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I often see/hear in the media about joining Eurozone in my country (Romania). AFAIK criteria for joining this zone are mostly technical, namely convergence criteria which mostly seem to be related to: inflation rate, debt, budget deficit and compatibility of legislation.

However economical indicators do not look very promising for Romania and "the convergence" seems very far fetched:

This article argues that joining Eurozone seems far away.

Inflation rose mainly as a side effect of higher consumer spending, economists say, so the fiscal policy is actualy ruining the efforts to meet the convergence criteria.

Considering above, my feeling is that there is no real local political will to join Eurozone, so why having all these assessments, discussions and delays about this matter?

Question: Can an EU member officially give up pursuing Euro/Eurozone?

Note: I know there are some countries that negotiated non-pursuing Euro from the beginning (UK?), but this is not the Romania's case.

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Can an EU member officially give up pursuing Euro/Eurozone?

No (...ish). The current stance of the EU Commission is:

All EU Member States, except Denmark and the United Kingdom, are required to adopt the euro and join the euro area. To do this they must meet certain conditions known as 'convergence criteria'.

The exceptions for the UK and Denmark are due to negotiated opt-outs:

All member states, other than Denmark and the United Kingdom, have either adopted the euro or are legally bound to do so. During the negotiations of the Maastricht Treaty of 1992 the UK secured an opt-out, while a protocol gave Denmark the right to decide if and when they would join the euro. Denmark subsequently notified the Council of the European Communities of their decision to opt out of the euro, and this was included as part of the 1992 Edinburgh Agreement, a Decision of Council, reached following the Maastricht Treaty's initial rejection in a 1992 Danish referendum. The purpose of the agreement was to assist in its approval in a second referendum, which it did.


However this does not imply the existence of a mechanism to enforce the enlargement. The euro zone is still very much a strongly political notion whose adoption is largely a diplomatic issue. Nevertheless there is some pressure to make members join the euro zone. Just check Jean-Claude Juncker's State of the Union speech last year (2017).

If we want the euro to unite rather than divide our continent, then it should be more than the currency of a select group of countries. The euro is meant to be the single currency of the European Union as a whole. All but two of our Member States are required and entitled to join the euro once they fulfill the conditions.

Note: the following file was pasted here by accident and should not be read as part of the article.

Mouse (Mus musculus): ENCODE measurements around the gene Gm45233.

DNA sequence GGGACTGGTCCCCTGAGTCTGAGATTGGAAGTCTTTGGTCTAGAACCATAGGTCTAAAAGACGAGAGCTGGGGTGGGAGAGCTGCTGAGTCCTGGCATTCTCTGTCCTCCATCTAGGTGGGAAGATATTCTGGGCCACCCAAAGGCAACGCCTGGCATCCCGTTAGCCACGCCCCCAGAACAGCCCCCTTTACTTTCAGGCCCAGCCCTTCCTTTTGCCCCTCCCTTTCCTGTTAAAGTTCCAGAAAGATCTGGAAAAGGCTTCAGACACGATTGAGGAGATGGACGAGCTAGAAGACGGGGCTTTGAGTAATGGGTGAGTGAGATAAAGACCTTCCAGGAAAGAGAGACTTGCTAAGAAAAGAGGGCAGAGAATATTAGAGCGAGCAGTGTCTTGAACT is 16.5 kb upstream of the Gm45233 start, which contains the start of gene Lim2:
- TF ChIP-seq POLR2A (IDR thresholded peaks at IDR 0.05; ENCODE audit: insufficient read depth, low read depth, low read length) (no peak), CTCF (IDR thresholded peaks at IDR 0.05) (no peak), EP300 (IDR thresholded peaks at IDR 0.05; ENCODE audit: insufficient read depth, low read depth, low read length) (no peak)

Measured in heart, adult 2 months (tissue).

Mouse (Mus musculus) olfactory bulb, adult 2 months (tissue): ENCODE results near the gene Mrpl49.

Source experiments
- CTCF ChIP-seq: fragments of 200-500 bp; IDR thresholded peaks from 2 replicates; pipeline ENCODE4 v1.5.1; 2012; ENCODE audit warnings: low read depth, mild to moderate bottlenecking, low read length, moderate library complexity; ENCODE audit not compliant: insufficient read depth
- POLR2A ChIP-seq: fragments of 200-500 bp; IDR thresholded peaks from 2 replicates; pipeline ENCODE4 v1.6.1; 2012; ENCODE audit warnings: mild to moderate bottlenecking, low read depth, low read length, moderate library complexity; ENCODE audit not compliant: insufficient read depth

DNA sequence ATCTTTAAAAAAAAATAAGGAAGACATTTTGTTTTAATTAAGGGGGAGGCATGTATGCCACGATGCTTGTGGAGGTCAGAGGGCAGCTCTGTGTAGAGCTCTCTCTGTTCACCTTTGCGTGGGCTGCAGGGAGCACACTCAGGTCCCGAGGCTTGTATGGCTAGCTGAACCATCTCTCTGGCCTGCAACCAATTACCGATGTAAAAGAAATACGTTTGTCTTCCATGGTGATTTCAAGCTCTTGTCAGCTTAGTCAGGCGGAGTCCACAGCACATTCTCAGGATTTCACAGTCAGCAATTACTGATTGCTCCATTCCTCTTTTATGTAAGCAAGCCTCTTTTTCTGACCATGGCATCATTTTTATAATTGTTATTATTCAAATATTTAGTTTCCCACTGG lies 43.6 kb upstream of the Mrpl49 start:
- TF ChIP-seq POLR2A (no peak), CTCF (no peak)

The reason he said so is because some countries do not want to lose monetary sovereignty. But understand that his policy is not a consensus in the European Union. The large majority argues for more integration, but some want it faster and others want it slower.


EDIT: yesterday, and just a few days after this answer was written, the European Commission released a new fact sheet named The 2018 Convergence Report: Review of Member States' progress towards euro adoption where a question very similar to yours was answered. Here goes the quote:

Are Member States obliged to join the euro?

In principle, all Member States that do not have an opt-out clause (i.e. United Kingdom and Denmark) have committed to adopt the euro once they fulfill the necessary conditions. However, it is up to individual countries to calibrate their path towards the euro and no timetable is prescribed.

The Member States that joined the EU in 2004, 2007 and 2013, after the euro was launched, did not meet the conditions for entry to the euro area at the time of their accession. Therefore, their Treaties of Accession allow them time to make the necessary adjustments.

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It's worth specifically talking about Sweden

While UK and Denmark have negotiated Opt-outs, Sweden fits as a country that has basically unilaterally decided not to join the Euro.

The Euro convergence criteria in the Maastricht Treaty obliges members to adopt the Euro once they fulfil certain criteria. Sweden deliberately fails to meet these criteria, by not joining ERM II. ERM II membership is voluntary (at least according to both Sweden and the European commission).

Could other countries do this? That entirely depends on The EU's desire to expand the euro and the strength of their political power to compel these new countries to join. But from a "legal" perspectives based on what the treaties say, basically, yes. The accession treaty Romania doesn't mention ERM II and doesn't put them in any different legal position than Sweden here.

You can say that doesn't count as "officially giving up", but that sounds just like word games at that point

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